“Pledging to 1t.org was a natural fit for UPS,” said Nikki Clifton, president of social impact and The UPS Foundation. “UPS’s commitment to plant more than 50 million trees by 2030, in alignment with the United Nations Sustainable Development Goals, is promoting global equity and well-being for underserved communities in cities and developing countries worldwide. It’s another example of UPS’s 543,000 employees moving our world forward by delivering what matters.”

Companies also work collaboratively through the 1t.org Corporate Alliance to drive impact by committing to leadership, action, integrity, transparency and learning. The alliance allows companies to jointly tackle common challenges and connects companies with 1t.org’s community of innovators, partners and regional chapters.

“1t.org Corporate Alliance discussions have given us valuable insights into how other companies are devising and managing their own restoration and conservation projects. The platform provides a great space for mutual learning and ideas,” said Craig Tribolet, Head of Sustainability Operations, APRIL Group. “1t.org also allows us to share updates on our own journey to champion thriving landscapes, as part of our production-protection approach, and on the progress we have made against our long-term sustainability commitments,” he said.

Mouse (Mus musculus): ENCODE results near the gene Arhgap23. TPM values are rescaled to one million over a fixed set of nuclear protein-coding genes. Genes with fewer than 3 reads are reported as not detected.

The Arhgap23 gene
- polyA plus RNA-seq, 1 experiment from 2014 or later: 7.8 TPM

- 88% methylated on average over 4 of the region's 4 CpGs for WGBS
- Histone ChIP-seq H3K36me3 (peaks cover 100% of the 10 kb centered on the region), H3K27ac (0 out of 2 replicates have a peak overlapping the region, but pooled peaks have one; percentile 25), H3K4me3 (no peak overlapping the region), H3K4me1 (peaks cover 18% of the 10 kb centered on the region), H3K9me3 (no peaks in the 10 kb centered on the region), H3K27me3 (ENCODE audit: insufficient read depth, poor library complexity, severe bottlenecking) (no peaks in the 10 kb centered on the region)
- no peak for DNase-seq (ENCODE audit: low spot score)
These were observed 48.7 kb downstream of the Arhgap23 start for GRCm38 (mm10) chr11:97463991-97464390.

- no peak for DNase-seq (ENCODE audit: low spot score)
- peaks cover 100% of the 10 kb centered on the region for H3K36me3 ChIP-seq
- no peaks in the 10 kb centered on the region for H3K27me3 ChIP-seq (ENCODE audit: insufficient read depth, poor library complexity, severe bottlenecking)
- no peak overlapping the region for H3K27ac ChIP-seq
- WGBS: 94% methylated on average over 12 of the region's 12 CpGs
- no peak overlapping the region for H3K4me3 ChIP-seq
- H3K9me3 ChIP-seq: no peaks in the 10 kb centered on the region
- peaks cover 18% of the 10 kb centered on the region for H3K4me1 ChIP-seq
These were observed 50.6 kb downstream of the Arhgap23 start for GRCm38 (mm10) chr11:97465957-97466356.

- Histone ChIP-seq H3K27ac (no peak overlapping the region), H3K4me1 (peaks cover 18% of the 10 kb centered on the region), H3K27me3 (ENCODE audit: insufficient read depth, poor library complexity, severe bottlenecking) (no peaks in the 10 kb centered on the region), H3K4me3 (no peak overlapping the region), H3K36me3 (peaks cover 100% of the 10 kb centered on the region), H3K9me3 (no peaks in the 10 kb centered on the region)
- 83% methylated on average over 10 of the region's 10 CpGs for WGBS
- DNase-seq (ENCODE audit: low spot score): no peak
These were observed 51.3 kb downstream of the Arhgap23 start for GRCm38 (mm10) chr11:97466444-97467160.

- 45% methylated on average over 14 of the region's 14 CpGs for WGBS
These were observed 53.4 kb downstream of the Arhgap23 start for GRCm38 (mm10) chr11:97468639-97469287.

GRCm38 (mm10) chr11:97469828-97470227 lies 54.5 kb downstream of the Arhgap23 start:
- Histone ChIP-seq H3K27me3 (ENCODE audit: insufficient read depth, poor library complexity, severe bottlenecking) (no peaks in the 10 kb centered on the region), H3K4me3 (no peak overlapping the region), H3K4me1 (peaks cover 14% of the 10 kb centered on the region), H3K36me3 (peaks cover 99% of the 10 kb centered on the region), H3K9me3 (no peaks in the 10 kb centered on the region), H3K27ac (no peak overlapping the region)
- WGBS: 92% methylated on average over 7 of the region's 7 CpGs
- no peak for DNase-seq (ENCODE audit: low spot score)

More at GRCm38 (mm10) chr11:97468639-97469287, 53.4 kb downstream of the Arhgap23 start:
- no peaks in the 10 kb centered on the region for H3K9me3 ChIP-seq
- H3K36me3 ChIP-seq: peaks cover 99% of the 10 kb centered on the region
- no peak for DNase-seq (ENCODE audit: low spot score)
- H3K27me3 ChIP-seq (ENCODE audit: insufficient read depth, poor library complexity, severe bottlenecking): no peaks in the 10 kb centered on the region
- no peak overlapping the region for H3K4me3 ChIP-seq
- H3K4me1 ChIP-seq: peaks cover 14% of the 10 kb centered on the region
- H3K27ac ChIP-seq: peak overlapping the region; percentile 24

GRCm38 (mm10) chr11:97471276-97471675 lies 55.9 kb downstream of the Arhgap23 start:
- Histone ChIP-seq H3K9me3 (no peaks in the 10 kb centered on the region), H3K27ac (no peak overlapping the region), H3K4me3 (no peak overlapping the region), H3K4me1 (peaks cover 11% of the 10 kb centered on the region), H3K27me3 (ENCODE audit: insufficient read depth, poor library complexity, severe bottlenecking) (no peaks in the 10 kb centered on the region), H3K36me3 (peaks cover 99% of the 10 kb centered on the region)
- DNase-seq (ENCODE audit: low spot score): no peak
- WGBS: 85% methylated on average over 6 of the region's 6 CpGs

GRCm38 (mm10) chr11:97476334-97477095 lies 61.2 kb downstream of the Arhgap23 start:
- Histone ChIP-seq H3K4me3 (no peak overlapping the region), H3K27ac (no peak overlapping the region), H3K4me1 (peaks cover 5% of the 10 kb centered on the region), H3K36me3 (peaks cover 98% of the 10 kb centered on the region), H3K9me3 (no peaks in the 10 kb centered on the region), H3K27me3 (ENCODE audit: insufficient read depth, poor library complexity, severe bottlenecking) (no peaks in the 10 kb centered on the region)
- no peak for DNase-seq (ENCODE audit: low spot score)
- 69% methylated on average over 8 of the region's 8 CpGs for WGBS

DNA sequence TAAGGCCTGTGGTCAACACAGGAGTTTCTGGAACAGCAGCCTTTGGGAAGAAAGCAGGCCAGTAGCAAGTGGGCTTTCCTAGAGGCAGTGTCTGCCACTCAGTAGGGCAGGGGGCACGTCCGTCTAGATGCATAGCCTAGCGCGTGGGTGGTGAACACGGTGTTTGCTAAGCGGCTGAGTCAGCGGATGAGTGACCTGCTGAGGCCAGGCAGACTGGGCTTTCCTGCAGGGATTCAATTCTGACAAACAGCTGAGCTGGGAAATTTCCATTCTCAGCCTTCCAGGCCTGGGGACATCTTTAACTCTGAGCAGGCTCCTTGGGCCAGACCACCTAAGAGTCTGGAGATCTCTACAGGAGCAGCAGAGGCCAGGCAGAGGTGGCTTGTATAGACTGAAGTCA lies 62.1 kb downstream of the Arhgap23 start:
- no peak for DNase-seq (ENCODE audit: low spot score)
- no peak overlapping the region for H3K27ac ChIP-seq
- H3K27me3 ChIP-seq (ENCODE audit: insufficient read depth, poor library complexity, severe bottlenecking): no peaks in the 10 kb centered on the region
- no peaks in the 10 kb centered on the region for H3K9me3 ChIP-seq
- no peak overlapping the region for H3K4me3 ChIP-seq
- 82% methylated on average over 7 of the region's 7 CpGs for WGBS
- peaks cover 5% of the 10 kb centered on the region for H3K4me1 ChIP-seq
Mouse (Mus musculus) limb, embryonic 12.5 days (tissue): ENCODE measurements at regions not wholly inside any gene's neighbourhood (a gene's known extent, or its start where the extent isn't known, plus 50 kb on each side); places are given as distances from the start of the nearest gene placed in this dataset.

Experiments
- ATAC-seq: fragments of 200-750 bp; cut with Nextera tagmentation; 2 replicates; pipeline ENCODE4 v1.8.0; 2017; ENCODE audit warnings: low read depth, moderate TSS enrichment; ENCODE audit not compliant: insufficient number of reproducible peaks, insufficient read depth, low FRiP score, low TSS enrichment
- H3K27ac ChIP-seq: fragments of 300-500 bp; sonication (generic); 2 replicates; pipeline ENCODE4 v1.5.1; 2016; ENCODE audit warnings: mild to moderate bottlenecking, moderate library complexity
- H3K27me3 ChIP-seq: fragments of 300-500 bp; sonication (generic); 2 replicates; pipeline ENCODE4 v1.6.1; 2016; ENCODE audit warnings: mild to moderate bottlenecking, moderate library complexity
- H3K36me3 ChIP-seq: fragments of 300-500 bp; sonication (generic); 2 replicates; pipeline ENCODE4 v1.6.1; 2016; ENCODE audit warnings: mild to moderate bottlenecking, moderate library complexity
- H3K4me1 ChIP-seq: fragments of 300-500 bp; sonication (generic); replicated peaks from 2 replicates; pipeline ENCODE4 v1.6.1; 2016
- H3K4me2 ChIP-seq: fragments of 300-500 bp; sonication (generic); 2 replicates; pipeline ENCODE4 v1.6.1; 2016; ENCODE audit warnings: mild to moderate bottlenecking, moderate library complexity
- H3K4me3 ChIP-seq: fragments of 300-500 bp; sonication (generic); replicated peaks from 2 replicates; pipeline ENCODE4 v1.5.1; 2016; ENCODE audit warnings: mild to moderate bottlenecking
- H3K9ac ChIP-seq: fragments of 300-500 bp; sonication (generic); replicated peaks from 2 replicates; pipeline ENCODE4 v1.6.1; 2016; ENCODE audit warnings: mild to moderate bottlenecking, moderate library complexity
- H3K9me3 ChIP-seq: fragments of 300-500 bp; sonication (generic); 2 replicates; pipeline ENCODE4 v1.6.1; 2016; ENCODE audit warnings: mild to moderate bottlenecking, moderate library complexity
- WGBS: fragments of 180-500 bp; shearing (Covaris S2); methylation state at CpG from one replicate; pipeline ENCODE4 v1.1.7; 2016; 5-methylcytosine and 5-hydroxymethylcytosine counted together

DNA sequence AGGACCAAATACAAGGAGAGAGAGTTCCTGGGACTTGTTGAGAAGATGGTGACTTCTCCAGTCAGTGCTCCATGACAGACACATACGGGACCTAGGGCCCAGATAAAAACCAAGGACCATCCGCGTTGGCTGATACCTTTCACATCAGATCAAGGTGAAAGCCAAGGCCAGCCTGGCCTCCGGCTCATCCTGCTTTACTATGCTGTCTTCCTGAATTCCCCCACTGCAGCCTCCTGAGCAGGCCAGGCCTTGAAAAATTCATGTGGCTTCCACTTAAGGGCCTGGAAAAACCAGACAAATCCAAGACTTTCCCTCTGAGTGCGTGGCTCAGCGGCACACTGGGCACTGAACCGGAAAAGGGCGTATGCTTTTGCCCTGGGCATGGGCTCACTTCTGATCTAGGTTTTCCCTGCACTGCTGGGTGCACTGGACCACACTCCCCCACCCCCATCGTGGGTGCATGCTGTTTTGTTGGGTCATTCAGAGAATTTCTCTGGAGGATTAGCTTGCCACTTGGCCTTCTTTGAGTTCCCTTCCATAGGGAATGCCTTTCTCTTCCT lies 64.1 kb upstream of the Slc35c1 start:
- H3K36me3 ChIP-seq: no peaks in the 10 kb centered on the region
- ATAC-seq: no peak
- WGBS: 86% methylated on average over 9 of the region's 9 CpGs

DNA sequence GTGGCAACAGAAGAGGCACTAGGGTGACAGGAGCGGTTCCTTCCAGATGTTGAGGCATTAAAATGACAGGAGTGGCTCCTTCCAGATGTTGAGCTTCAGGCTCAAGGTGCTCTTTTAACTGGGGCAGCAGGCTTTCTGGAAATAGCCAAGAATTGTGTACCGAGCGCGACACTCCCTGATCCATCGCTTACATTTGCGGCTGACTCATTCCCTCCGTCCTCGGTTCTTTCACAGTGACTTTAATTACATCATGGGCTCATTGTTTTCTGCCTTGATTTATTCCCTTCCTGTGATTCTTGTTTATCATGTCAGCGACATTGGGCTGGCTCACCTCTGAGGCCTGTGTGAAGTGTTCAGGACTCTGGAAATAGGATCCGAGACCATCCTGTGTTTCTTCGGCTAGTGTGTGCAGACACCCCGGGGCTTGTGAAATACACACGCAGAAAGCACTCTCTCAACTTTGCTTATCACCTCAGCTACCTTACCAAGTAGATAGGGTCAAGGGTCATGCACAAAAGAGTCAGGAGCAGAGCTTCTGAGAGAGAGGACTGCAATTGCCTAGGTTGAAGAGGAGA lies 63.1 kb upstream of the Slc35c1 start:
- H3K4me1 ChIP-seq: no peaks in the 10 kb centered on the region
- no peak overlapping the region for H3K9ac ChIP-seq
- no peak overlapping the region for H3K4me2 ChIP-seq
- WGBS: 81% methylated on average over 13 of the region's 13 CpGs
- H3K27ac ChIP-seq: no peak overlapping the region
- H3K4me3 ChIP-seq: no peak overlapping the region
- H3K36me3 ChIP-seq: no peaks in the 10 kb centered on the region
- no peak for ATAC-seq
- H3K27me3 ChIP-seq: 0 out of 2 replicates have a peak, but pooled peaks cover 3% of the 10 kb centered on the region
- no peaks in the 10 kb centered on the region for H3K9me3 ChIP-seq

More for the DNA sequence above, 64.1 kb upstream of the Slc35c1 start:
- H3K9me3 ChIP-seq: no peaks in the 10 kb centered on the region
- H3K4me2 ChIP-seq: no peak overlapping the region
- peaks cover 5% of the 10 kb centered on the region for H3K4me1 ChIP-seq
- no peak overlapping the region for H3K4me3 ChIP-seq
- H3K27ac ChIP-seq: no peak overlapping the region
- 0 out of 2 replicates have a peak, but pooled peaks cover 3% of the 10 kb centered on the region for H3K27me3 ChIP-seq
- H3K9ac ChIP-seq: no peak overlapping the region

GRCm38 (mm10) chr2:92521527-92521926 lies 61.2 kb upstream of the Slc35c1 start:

How Trees Can Play Their Part

Healthy and resilient trees and forests are one part of the efforts needed to combat climate change. Studies have shown trees can reduce urban heat island effects by up to 5°C and energy costs by $7.8 billion a year. Globally, sustainable management of forests could create $230 billion in business opportunities and 16 million jobs worldwide by 2030. From a health perspective, trees absorb 17.4 million tons of air pollutants a year, helping to prevent 670,000 cases of asthma and other acute respiratory symptoms annually. The chance of extreme wildfires occurring also decreases dramatically when forests are managed properly by, for example, growing specially-selected tree species in burned areas and using novel planting techniques for resilience to future wildfires.